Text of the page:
The Delhi High Court in the case Manoj Gupta & Ors. v. DDA & Ors observed and has ordered status quo on the Delhi Development Authority’s proposal to demolish jhuggi clusters in city’s Gyaspur area in Hazrat Nizamuddin. The vacation bench comprising of Justice Neena Bansal Krishna observed in the petition filled by the residents and the court granted an interim relief.
It was ordered by the court status quo till July 11, the next date of hearing.
The bench orally remarked that a ten-day delay in demolition won’t make a difference but if today it is demolished and later, we come to know that they were entitled, who’s going to… the bench will consider it on July 11, 2022 but in the Meanwhile, some protections are entitled them. Adding this, Status quo be maintained. If since 1995, they have been there, heavens won’t come down if for 10 more days they are protected.
In the plea the petitioner stated that the T-Huts settlement in the area, which was stated by the authorities to vacate. It has been in existence for almost two decades and compromise of 32 jhuggis or households.
In the plea it was alleged that the bulldozers have been parked around the camp and a DDA official has orally asked them to vacate the area and it is noted that till date no proper notice have been sent to them nor has DDA conducted any survey of the area.
Furthermore, the DDA did not provide any alternate arrangement for their rehabilitation which resulted in extreme distress among the residents.
Moreover, it was admitted by the petitioner that the land in question belongs to DDA and they may seek that status-quo to be maintained at the site. It was urged that the residents should not be physically dispose or evicted from the demolition site until the survey is conducted and rehabilitation is provided to the residents as per the DUSIB policy of 2015.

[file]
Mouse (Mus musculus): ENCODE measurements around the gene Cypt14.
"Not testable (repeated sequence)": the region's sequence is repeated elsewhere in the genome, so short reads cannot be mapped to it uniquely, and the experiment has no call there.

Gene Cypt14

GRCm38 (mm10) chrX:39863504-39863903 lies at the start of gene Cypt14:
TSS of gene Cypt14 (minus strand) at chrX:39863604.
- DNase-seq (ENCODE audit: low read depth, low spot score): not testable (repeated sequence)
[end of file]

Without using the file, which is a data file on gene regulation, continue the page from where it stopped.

As per the JJ Rehabilitation and Relocation Policy 2015 and the Delhi Urban Shelter Improvement Board. The residents who can establish their residence prior to 01.01.2015 are eligible for rehabilitation under the JJ Rehabilitation and Relocation Policy 2015.
It is observed that in the case Ajay Maken v. Union of India, Reliance is placed on the Supreme Court decision and the High Court decision in the case Sudama Singh & Ors. v. Government of Delhi & Anr, it was held in the case that that removal of jhuggis without ensuring relocation would amount of gross violation of Fundamental Rights under Article 21 of the Constitution. Further, it was held that the agencies conducting the demolitions ought to conduct survey before undertaking any demolition.
It is submitted that these observations would apply across the board, in the entire NCT of Delhi.
Advocates Vrinda Bhandari, Shiyaz Razaq, Kaoliangpou Kamei, Jepi Y Chisho and Paul Kumar Kalai, represented the petitioner.